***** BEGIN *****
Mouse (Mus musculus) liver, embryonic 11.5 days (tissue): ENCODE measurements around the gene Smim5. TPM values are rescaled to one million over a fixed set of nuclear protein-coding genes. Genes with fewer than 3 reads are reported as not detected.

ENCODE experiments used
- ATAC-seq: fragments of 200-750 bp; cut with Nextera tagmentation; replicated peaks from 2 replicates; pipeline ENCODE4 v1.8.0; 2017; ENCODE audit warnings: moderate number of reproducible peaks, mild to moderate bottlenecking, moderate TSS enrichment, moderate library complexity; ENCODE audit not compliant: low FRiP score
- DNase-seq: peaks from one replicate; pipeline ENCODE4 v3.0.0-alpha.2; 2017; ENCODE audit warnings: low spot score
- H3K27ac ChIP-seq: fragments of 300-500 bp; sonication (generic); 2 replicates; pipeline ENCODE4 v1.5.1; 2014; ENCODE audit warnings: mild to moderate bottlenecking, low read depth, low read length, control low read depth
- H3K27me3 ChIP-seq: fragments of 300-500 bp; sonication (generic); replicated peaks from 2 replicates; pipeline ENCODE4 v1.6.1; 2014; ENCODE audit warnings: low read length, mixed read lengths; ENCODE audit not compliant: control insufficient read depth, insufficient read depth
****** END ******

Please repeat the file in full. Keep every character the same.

Mouse (Mus musculus) liver, embryonic 11.5 days (tissue): ENCODE measurements around the gene Smim5. TPM values are rescaled to one million over a fixed set of nuclear protein-coding genes. Genes with fewer than 3 reads are reported as not detected.

ENCODE experiments used
- ATAC-seq: fragments of 200-750 bp; cut with Nextera tagmentation; replicated peaks from 2 replicates; pipeline ENCODE4 v1.8.0; 2017; ENCODE audit warnings: moderate number of reproducible peaks, mild to moderate bottlenecking, moderate TSS enrichment, moderate library complexity; ENCODE audit not compliant: low FRiP score
- DNase-seq: peaks from one replicate; pipeline ENCODE4 v3.0.0-alpha.2; 2017; ENCODE audit warnings: low spot score
- H3K27ac ChIP-seq: fragments of 300-500 bp; sonication (generic); 2 replicates; pipeline ENCODE4 v1.5.1; 2014; ENCODE audit warnings: mild to moderate bottlenecking, low read depth, low read length, control low read depth
- H3K27me3 ChIP-seq: fragments of 300-500 bp; sonication (generic); replicated peaks from 2 replicates; pipeline ENCODE4 v1.6.1; 2014; ENCODE audit warnings: low read length, mixed read lengths; ENCODE audit not compliant: control insufficient read depth, insufficient read depth